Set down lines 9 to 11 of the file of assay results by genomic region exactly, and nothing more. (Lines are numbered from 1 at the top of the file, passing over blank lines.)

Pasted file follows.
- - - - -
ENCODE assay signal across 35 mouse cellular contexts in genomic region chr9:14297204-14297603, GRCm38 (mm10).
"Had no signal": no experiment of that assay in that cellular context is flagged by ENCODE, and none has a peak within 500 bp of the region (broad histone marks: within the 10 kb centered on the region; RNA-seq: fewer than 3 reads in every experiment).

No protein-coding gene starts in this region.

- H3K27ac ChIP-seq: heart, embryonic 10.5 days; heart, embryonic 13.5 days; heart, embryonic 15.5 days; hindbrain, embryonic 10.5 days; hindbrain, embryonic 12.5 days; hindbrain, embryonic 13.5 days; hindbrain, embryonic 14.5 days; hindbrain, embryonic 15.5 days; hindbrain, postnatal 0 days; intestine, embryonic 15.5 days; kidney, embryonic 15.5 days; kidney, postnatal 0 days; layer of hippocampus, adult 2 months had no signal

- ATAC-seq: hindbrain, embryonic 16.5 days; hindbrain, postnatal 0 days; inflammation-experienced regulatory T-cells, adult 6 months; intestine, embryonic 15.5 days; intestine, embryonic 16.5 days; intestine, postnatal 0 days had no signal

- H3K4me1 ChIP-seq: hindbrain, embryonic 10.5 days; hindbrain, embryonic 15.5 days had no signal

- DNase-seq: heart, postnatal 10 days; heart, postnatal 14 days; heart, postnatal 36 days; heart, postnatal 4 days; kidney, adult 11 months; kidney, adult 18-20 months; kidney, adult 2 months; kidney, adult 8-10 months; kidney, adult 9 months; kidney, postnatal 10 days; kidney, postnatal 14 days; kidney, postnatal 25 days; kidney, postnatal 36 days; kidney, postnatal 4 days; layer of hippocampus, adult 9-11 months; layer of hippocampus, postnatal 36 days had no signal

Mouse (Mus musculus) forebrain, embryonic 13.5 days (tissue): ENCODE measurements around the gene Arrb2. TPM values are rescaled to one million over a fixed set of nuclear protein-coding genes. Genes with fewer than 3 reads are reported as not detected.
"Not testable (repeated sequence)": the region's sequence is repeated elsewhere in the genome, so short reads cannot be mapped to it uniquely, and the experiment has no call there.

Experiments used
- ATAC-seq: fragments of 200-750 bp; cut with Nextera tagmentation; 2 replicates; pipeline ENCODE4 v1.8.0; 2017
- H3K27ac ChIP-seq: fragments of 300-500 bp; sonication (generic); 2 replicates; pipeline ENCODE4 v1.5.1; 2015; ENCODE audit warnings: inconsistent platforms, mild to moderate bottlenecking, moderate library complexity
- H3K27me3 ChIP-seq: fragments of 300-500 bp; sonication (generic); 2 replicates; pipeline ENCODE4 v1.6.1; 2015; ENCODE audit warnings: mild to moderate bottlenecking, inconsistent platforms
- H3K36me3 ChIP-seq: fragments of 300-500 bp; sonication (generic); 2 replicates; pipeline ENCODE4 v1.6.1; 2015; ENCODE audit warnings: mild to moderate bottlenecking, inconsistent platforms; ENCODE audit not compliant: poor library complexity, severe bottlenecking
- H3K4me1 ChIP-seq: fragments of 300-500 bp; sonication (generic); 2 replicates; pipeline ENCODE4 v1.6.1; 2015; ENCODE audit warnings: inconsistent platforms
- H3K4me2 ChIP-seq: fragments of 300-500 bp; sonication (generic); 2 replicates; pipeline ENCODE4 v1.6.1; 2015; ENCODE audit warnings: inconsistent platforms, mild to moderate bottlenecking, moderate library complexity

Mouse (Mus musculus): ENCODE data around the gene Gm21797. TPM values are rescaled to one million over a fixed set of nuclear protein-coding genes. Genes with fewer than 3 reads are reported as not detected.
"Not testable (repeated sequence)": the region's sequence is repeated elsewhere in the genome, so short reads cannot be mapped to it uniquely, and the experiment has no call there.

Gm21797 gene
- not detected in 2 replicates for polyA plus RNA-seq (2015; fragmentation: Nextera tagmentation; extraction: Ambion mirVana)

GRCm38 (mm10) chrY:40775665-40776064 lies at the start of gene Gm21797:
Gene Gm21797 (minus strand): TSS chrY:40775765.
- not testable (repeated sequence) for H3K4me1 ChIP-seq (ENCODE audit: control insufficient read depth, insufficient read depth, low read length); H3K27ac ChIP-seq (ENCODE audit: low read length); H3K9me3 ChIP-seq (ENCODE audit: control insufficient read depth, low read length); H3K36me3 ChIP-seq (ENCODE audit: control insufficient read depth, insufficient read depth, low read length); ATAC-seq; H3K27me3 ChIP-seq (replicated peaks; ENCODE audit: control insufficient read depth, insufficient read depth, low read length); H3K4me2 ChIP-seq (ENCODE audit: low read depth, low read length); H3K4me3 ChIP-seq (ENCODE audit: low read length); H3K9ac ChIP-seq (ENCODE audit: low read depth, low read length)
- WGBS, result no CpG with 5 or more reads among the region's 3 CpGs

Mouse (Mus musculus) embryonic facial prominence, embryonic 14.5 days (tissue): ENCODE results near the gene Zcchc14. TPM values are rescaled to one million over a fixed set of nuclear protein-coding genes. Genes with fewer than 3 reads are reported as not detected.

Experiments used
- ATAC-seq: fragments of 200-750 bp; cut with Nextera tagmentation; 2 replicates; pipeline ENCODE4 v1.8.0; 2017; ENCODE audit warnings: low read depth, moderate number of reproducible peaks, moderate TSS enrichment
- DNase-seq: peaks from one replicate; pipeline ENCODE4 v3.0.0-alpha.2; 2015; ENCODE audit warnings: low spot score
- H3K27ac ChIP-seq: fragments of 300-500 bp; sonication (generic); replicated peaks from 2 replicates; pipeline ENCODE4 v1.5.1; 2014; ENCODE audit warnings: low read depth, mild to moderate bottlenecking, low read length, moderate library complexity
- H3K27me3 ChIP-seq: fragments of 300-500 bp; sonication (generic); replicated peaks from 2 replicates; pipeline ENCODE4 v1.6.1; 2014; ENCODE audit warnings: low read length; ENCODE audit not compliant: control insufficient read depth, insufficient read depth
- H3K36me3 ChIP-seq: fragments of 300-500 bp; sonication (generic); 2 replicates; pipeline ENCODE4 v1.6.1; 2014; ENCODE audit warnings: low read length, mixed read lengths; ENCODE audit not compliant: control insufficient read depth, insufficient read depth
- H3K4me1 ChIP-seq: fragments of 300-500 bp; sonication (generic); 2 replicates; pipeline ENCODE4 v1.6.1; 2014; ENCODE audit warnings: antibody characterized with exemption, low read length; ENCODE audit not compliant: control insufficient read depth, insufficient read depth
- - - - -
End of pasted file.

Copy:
"Not testable (repeated sequence)": the region's sequence is repeated elsewhere in the genome, so short reads cannot be mapped to it uniquely, and the experiment has no call there.

Experiments used
- ATAC-seq: fragments of 200-750 bp; cut with Nextera tagmentation; 2 replicates; pipeline ENCODE4 v1.8.0; 2017